A Lucrative Future Business for The Independent Aftermarket

Vehicles featuring Start-Stop systems are growing ever more popular. In the near future these vehicles are likely to start appearing at workshops for servicing. We talked to Jean-Fran├žois Bouveyron, Vice President of Independent Aftermarket sales at Johnson Controls Power Solutions EMEA in Hanover, about the technology and the opportunity it represents for the independent aftermarket.

With Start-Stop technology, the engine turns off automatically when the car comes to a stop at a red light or in stationary traffic. The engine is started again when the driver engages the clutch or accelerator. This energy-saving technology results in considerably lower fuel consumption, saving as much as 10%. It also reduces CO2 emissions in equal measure and is extremely easy to use. Originally Start-Stop was fitted to vehicles with manual gear box. This is now being integrated into vehicles with automatic gear boxes.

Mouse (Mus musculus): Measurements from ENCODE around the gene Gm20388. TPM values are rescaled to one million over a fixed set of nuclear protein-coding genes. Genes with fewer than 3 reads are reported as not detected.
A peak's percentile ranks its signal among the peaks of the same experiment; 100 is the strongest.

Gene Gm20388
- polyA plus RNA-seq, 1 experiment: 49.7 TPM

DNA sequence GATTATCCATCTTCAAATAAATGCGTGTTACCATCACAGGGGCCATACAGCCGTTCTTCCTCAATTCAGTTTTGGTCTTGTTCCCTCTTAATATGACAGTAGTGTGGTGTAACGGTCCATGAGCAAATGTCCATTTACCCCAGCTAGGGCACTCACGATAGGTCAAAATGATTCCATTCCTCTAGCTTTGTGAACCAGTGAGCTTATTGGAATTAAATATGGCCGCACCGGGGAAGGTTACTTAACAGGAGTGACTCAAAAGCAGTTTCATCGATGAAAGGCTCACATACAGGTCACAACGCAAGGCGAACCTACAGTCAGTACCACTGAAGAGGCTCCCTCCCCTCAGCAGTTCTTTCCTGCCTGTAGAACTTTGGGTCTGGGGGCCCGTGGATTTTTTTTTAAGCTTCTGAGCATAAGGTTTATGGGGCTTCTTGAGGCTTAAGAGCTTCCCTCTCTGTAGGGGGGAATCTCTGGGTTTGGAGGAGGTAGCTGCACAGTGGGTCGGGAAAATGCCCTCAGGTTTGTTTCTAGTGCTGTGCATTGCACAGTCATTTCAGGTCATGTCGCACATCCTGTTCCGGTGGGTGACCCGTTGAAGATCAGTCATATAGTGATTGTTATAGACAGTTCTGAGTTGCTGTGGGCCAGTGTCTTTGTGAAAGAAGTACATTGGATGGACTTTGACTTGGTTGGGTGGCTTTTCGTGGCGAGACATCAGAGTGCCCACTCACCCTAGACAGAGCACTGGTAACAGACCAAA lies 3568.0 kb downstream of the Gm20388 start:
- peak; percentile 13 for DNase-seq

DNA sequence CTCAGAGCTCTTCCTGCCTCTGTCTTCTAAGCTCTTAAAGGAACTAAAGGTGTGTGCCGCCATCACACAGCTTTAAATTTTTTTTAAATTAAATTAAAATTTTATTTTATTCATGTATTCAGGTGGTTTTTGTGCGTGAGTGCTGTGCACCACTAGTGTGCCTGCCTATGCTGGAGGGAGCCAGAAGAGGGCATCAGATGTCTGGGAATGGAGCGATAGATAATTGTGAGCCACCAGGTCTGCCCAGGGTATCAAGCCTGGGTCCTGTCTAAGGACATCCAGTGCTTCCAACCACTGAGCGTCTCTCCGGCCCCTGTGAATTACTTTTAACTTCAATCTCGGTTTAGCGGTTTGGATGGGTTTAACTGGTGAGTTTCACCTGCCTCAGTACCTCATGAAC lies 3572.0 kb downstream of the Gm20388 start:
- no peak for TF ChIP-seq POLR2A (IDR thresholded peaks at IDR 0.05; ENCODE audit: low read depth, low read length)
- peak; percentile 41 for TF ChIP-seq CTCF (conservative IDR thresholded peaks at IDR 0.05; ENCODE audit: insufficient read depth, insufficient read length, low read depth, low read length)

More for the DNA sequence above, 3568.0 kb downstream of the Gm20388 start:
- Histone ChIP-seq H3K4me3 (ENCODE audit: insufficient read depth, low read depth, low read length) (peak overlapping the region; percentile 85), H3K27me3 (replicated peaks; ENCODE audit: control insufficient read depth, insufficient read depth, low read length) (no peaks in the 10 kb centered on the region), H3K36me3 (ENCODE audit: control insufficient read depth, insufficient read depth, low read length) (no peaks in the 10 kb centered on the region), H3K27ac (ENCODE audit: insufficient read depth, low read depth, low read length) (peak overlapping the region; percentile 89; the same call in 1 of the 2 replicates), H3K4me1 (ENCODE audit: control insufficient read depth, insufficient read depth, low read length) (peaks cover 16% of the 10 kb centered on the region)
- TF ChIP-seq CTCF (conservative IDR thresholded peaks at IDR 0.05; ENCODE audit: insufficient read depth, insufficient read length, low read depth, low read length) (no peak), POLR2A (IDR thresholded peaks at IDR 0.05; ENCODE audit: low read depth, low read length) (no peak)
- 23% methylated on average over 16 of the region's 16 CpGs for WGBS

The battery is the heart of every Start-Stop system, as the technology's primary responsibilities are powering electrical devices when the car comes to a stop and reliably restarting the engine – and that's no easy feat.

High cyclic stability and excellent charge acceptance are essential. A conventional lead-acid battery wouldn't be able to cope with the demands of the technology for long. At Johnson Controls we've therefore developed two types of battery: the VARTA Start-Stop Plus battery with AGM (Absorbent Glass Mat) technology and the VARTA Start-Stop battery with EFB (Enhanced Flooded Battery) technology. The latter is primarily fitted to vehicles with a more basic Start-Stop system.

The VARTA AGM battery features even higher cyclic stability and recharges more quickly than conventional lead-acid batteries. These characteristics are essential, especially when it comes to advanced systems which, in addition to the Start-Stop function, employ regenerative braking and other fuel-saving technologies. When the driver applies the brakes, some of the car's kinetic energy is converted into electrical energy and fed into the battery. So the battery needs to be able to recharge quickly and cope with the challenges posed by Start-Stop vehicles.


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